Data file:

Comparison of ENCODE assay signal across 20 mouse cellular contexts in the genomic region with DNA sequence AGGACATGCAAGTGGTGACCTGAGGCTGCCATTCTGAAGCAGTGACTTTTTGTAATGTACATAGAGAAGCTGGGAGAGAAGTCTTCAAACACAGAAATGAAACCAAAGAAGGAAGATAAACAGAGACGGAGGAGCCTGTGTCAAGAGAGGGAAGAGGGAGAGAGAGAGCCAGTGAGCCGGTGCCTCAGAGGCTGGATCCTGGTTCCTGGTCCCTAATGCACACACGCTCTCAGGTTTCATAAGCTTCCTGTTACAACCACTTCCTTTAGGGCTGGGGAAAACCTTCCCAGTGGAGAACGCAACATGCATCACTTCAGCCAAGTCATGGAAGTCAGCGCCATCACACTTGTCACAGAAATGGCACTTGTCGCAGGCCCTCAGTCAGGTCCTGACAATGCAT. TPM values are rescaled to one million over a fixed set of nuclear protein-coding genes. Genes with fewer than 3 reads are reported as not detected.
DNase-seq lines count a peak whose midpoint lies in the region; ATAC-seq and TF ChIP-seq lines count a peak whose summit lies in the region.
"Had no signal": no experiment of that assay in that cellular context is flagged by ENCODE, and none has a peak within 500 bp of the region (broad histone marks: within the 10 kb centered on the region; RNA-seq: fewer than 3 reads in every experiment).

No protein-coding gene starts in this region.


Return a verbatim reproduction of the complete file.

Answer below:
Comparison of ENCODE assay signal across 20 mouse cellular contexts in the genomic region with DNA sequence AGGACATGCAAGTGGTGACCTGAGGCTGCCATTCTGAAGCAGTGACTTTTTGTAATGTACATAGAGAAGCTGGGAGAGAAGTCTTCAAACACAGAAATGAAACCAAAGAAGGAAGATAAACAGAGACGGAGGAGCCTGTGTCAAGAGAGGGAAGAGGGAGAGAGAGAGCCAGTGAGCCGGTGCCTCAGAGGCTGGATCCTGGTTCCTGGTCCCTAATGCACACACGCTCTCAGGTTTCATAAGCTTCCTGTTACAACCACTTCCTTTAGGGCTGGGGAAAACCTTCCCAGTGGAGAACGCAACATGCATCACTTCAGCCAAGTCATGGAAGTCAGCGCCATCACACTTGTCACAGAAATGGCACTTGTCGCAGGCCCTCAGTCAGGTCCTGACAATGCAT. TPM values are rescaled to one million over a fixed set of nuclear protein-coding genes. Genes with fewer than 3 reads are reported as not detected.
DNase-seq lines count a peak whose midpoint lies in the region; ATAC-seq and TF ChIP-seq lines count a peak whose summit lies in the region.
"Had no signal": no experiment of that assay in that cellular context is flagged by ENCODE, and none has a peak within 500 bp of the region (broad histone marks: within the 10 kb centered on the region; RNA-seq: fewer than 3 reads in every experiment).

No protein-coding gene starts in this region.